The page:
In March of 2014, at the age of 19, I was diagnosed with Hodgkin lymphoma (HL). I noticed a lump on my neck, as well as one in my armpit. I told my parents about it and continued to monitor the lumps. When they became bigger and seemed to have moved around a bit, since I was a freshman in college, I went to the campus doctor for my initial check-up. At his suggestion, I went to a medical center near school where I had a computed tomography (CT) scan and then a biopsy, which later confirmed a diagnosis of HL.
My family and I didn’t know anything about Hodgkin lymphoma. So, at first, I didn’t realize that I would need to have chemotherapy. I thought I would be given some antibiotics for a few months and be just fine. Even upon leaving the doctor’s office that day, I was not totally convinced that I had cancer. When I told my college roommates about my diagnosis, they were very shocked and upset because they had heard of lymphoma.
My parents and I chose a cancer center that had a good reputation and was close to home. It only helped when my best friend told me about the Four Diamonds program, a program that eliminates the costs for families affected by pediatric cancer, by using funds raised and donated by area high school students and Penn State University students each year. Since I was 19, and treated as a pediatric patient, I was fortunate enough to qualify for the program, and have a consultation that reconfirmed my initial HL diagnosis. Upon seeing the facility, we really didn’t feel the need to look at any other treatment centers. I am so grateful because being a part of this program was one of the biggest blessings that occurred during my diagnosis and treatment.
“I think having Hodgkin lymphoma has made me a more kind and caring person with a more optimistic perspective on life.”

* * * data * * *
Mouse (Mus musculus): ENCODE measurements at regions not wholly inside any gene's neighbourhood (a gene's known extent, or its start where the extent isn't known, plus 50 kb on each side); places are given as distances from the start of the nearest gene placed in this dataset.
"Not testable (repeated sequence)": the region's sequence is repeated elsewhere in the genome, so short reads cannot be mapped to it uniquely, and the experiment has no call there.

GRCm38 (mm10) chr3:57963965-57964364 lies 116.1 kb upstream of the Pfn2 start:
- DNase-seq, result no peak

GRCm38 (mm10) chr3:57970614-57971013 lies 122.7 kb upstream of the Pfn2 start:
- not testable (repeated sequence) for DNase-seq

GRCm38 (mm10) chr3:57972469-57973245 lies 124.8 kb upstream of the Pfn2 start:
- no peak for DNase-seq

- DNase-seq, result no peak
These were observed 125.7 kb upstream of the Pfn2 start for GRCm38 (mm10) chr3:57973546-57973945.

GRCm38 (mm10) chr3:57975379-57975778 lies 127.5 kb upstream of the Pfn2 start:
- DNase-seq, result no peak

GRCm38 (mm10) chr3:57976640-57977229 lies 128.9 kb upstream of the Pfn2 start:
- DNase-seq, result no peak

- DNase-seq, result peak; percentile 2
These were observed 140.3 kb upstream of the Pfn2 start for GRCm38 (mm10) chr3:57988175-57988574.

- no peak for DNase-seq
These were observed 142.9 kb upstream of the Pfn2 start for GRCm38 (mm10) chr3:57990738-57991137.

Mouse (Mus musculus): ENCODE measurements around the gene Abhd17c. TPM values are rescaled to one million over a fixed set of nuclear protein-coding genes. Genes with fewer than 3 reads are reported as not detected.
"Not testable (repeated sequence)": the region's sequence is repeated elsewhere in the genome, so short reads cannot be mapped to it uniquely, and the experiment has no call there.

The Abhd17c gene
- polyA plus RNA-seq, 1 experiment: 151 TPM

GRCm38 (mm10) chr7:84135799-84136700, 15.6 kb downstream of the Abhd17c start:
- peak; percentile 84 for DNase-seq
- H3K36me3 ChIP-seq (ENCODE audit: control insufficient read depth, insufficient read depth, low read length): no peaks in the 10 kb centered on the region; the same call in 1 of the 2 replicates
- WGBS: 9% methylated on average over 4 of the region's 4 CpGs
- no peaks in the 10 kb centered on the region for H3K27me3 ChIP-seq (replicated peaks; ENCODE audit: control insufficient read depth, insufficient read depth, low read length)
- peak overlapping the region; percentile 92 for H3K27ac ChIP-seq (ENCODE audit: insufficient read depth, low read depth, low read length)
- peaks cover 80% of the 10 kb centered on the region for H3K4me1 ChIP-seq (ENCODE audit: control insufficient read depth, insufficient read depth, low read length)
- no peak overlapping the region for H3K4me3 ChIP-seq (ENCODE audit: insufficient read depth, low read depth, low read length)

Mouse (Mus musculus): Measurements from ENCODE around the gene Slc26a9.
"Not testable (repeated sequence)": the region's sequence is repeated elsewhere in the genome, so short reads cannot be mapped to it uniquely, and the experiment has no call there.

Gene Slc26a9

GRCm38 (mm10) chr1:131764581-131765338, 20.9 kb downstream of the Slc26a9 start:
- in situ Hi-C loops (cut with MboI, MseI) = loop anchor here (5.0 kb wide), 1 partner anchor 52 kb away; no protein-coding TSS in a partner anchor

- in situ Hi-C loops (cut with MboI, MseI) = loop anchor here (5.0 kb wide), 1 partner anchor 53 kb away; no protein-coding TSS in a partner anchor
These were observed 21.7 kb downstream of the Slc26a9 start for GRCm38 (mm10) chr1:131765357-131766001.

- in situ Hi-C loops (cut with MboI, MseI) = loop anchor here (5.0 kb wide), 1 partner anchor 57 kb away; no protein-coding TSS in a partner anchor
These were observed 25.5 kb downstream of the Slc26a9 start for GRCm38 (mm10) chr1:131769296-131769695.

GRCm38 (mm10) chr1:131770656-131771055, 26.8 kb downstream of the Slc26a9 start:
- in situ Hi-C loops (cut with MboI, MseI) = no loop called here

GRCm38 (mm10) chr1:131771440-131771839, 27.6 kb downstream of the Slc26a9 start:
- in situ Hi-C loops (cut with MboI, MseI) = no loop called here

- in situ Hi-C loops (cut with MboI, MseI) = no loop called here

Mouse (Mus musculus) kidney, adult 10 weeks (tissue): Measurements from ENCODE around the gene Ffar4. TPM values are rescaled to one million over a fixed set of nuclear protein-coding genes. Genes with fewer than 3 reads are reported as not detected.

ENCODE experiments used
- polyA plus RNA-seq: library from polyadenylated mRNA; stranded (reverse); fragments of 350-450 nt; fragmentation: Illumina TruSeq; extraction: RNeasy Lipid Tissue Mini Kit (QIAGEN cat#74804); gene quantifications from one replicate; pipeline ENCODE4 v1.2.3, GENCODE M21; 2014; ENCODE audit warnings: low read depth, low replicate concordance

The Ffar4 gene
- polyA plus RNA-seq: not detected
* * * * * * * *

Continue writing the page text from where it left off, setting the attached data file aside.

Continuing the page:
Having children in the future was a big concern for me. After discussing fertility and treatment options with my healthcare team, we decided my treatment would consist of a six-drug combination-ABVEPC (doxorubicin hydrochloride [Adriamycin], bleomycin [Blenoxane], vincristine sulfate [Oncovin, Vincasar PFS], etoposide [Etopophos, Toposar, Vepesid], prednisone [Deltasone], and cyclophosphamide [Clafen, Cytoxan, Neosar]). This was a modified treatment from the typical four-drug combination—ABVD—and per my doctors, lessened my chances of infertility.
My advice for a newly diagnosed patient is not to let HL change your life in a negative way. While going through my treatment, someone told me that you can be one of three people after you’ve had cancer: 1) you can be someone who ignores it and tries to push it away; 2) you can be someone who lets it destroy you and lets it overcome you with sadness and sorrow; 3) or you can be open about it and who tries to inform the world and help others. I truly strive to be that third person which is why I am so grateful to have discovered the Lymphoma Research Foundation (LRF). Through my involvement with LRF as a Diplomat and through their wonderful platforms, I can share my story and help other young adults who are going through exactly what I went through. I have enjoyed being a part of the LRF’s Erase Lymphoma initiative, which is focused on adolescents and young adults. The initiative really takes into consideration what young people go through when dealing with a cancer diagnosis and survivorship after completing treatment.
One very important and useful resource I wish I had known about when I was going through my cancer treatment is LRF’s Focus on Lymphoma mobile app. It is an incredibly important and useful tool because it allows you to record meetings with your doctors, track your medications, and document side effects or symptoms you may be experiencing.
Having HL has made me view life and the world much differently. I think having HL has made me a more kind and caring person with a more optimistic perspective on life. It’s given me the knowledge and the strength to help others in ways I didn’t know were possible before. It is a part of my everyday life, and God has blessed me and my family many times over because of it.